Being a history guide: My professional philosophy

So what is it really that I do? In two words: applied history.

Like the term "artist", that doesn't say much about what a particular artist might do, "tour guide" is a very general term too, that covers many different fields. One of these fields describes precisely my expertise and is known in German as Geschichtsvermittlung - a literal translation into English yields "mediation of history".

It refers to a certain kind of historians like myself that do practical history, in contrast to the theoretical work done by the other kind of historians, those who work at universities. There's a common misconception about me and what I do, namely that I supposedly teach at universities. Actually I don't, although I do guide history classes quite often, when it's time to take the students out of their theoretical framework, into the practical manifestations of history in society.

To put it shortly, my work as a "mediator of history" has a lot in common with, for example, the history channel: Both of us apply academic knowledge by conveying new perspectives to audiences interested in a deeper understanding of history. The major difference, however, is that the history channel is a one-way channel - your television talks to you, not with you. Having true, real conversations with my guests is a key aspect in my understanding of myself as a history guide. In fact, this is exactly what keeps me going for years: Every tour is different, because you, my guests, are different.

In this work of mine, I accompany mostly Jewish visitors, for whom traveling to the capital of reunified Germany is not just tourism, but is usually also a personal examination of - and a journey to - the past.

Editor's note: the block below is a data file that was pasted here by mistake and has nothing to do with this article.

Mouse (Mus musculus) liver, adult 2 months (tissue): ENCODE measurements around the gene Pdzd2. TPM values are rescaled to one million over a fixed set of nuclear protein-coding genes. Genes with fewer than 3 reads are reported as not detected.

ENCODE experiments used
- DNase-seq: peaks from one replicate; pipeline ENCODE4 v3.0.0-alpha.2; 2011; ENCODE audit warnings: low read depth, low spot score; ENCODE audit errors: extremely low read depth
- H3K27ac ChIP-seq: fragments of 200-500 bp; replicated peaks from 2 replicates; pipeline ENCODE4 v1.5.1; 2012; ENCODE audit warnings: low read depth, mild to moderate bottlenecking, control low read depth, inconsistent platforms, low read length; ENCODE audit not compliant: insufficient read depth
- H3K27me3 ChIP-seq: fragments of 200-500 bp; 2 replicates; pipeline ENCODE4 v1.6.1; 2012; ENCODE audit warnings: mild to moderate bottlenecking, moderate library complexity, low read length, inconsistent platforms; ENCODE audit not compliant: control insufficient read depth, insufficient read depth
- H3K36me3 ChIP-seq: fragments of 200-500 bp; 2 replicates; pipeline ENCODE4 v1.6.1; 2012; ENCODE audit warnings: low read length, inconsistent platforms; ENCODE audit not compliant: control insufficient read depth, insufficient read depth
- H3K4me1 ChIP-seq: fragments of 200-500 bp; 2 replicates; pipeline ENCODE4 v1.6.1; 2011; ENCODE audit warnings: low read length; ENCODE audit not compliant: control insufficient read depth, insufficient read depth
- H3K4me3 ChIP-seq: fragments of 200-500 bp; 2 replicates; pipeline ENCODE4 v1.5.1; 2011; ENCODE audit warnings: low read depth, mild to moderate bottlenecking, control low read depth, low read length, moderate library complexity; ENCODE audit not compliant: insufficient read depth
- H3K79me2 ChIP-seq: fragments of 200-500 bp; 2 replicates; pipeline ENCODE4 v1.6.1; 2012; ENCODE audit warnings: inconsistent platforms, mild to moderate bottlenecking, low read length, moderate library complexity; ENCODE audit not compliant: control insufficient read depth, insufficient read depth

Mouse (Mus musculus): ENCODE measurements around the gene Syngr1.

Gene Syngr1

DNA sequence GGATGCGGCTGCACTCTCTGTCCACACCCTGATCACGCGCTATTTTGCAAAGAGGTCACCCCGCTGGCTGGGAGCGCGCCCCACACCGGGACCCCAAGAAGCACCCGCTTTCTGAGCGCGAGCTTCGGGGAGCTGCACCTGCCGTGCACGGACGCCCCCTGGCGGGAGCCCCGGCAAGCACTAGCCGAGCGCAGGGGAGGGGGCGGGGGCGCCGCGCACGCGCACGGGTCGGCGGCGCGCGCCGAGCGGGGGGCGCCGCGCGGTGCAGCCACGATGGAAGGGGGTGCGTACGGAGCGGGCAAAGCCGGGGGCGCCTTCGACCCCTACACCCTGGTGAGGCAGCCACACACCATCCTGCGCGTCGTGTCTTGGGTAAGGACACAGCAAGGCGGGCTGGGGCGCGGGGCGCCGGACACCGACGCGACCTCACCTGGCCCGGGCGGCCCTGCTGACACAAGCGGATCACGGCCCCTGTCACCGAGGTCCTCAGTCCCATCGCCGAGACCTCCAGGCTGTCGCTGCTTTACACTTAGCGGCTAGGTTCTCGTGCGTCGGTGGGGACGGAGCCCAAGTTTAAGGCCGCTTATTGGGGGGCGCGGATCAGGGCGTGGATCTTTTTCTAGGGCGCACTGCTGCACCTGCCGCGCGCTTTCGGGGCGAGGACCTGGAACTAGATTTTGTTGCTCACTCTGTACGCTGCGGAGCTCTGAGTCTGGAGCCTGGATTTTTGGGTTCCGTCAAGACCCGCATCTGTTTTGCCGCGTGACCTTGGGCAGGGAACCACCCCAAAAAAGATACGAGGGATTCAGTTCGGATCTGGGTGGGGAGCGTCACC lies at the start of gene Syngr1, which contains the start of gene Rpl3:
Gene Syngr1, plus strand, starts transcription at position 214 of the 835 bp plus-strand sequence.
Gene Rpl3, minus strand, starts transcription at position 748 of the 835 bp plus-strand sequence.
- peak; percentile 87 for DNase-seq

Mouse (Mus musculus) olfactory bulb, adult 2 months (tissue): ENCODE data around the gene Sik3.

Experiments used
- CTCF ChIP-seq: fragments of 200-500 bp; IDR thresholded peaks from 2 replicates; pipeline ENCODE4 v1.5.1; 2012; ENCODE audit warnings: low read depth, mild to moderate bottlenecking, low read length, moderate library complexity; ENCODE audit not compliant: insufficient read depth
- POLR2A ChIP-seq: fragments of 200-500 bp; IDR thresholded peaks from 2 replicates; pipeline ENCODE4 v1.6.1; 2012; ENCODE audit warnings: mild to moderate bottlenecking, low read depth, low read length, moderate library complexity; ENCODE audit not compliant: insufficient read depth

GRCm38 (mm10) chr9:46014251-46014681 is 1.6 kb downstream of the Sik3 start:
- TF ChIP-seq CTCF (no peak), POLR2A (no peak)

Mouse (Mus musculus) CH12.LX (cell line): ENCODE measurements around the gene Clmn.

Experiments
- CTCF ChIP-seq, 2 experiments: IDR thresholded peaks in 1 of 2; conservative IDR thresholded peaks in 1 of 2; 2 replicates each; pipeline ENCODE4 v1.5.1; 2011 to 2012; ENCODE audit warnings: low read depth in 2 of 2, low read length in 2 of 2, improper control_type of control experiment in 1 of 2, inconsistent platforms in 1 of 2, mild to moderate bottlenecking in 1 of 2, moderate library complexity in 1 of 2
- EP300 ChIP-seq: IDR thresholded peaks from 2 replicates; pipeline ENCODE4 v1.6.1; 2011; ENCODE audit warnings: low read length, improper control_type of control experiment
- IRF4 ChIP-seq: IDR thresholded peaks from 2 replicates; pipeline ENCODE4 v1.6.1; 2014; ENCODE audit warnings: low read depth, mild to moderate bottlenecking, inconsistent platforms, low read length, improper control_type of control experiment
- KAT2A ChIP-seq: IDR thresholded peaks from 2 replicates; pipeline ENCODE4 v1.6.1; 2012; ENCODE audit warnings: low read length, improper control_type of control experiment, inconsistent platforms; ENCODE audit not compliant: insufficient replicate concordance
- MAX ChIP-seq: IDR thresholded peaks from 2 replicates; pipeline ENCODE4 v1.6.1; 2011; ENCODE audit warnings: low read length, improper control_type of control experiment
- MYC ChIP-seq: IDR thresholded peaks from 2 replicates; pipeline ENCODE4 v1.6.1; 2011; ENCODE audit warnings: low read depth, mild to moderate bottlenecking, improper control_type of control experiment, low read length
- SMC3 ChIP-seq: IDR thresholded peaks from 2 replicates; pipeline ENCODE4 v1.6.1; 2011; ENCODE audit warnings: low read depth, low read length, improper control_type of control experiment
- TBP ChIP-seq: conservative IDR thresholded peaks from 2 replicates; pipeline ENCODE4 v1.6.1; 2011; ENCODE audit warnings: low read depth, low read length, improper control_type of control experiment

The past can mean, in this context, one’s family history (sometimes, although nowadays naturally seldom, also one's personal biography), but it can also mean the collective memory of both peoples – Germans and Jews. The visit to Berlin often has a very special character: It resembles a voyage of discovery, during which both the Jewish and the German sides of the story are experienced anew.

Therefore, my work is based on three central aspects:

Firstly, to provide my visitors with professional and high-quality guidance in Berlin. This naturally requires continuous investments in keeping one's level.
In addition to my academic diplomas and official tour-guiding permit, I also hold guiding licenses issued by the German Resistance Memorial Center and the Sachsenhausen concentration camp memorial.
 
S
econdly, to help the visitors during their journey into history, by accompanying them when they deal with the sometimes difficult and sensitive questions that this confrontation with the past might raise.
 
And thirdly - last but not least - I am thankful to all my guests that share with me their thoughts, as each one has his or her own perspective on this pained city and its meaning for us today. Allowing this space for dialog and mutual enrichment is therefore central to my understanding of being a history guide.


  Dear Yoav, the day we spent with you was most enjoyable and informative.
It was exactly what we wanted and gave us an insight into Jewish life
in Berlin that we could not have got any other way.
Once again many thanks, Annette & Alan Woolfson, London

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